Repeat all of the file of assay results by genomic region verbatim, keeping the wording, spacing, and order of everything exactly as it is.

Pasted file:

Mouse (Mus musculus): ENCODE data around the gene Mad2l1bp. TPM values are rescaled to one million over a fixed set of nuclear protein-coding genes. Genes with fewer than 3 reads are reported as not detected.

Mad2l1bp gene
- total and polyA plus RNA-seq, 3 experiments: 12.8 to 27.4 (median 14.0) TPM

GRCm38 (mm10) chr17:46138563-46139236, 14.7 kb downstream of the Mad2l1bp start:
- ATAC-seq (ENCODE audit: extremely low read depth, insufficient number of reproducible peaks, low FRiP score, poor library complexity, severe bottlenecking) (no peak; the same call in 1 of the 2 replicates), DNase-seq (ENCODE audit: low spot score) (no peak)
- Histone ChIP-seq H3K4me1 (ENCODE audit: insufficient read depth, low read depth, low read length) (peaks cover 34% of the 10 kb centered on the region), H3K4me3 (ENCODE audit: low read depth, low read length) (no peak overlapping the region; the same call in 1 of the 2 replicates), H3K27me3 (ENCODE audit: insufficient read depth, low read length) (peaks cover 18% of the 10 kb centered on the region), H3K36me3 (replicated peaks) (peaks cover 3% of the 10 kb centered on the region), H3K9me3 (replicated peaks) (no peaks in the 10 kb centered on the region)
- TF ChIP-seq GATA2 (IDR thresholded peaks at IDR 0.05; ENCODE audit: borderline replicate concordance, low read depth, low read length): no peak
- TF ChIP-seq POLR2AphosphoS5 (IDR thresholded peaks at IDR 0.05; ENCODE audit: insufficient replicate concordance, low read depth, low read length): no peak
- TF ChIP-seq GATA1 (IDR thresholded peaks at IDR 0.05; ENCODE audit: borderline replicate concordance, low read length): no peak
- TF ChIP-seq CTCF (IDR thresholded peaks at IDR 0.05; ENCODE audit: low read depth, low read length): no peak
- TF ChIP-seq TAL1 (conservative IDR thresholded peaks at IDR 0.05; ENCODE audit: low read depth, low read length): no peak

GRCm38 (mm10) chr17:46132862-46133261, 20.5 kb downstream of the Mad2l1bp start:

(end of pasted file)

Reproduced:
Mouse (Mus musculus): ENCODE data around the gene Mad2l1bp. TPM values are rescaled to one million over a fixed set of nuclear protein-coding genes. Genes with fewer than 3 reads are reported as not detected.

Mad2l1bp gene
- total and polyA plus RNA-seq, 3 experiments: 12.8 to 27.4 (median 14.0) TPM

GRCm38 (mm10) chr17:46138563-46139236, 14.7 kb downstream of the Mad2l1bp start:
- ATAC-seq (ENCODE audit: extremely low read depth, insufficient number of reproducible peaks, low FRiP score, poor library complexity, severe bottlenecking) (no peak; the same call in 1 of the 2 replicates), DNase-seq (ENCODE audit: low spot score) (no peak)
- Histone ChIP-seq H3K4me1 (ENCODE audit: insufficient read depth, low read depth, low read length) (peaks cover 34% of the 10 kb centered on the region), H3K4me3 (ENCODE audit: low read depth, low read length) (no peak overlapping the region; the same call in 1 of the 2 replicates), H3K27me3 (ENCODE audit: insufficient read depth, low read length) (peaks cover 18% of the 10 kb centered on the region), H3K36me3 (replicated peaks) (peaks cover 3% of the 10 kb centered on the region), H3K9me3 (replicated peaks) (no peaks in the 10 kb centered on the region)
- TF ChIP-seq GATA2 (IDR thresholded peaks at IDR 0.05; ENCODE audit: borderline replicate concordance, low read depth, low read length): no peak
- TF ChIP-seq POLR2AphosphoS5 (IDR thresholded peaks at IDR 0.05; ENCODE audit: insufficient replicate concordance, low read depth, low read length): no peak
- TF ChIP-seq GATA1 (IDR thresholded peaks at IDR 0.05; ENCODE audit: borderline replicate concordance, low read length): no peak
- TF ChIP-seq CTCF (IDR thresholded peaks at IDR 0.05; ENCODE audit: low read depth, low read length): no peak
- TF ChIP-seq TAL1 (conservative IDR thresholded peaks at IDR 0.05; ENCODE audit: low read depth, low read length): no peak

GRCm38 (mm10) chr17:46132862-46133261, 20.5 kb downstream of the Mad2l1bp start: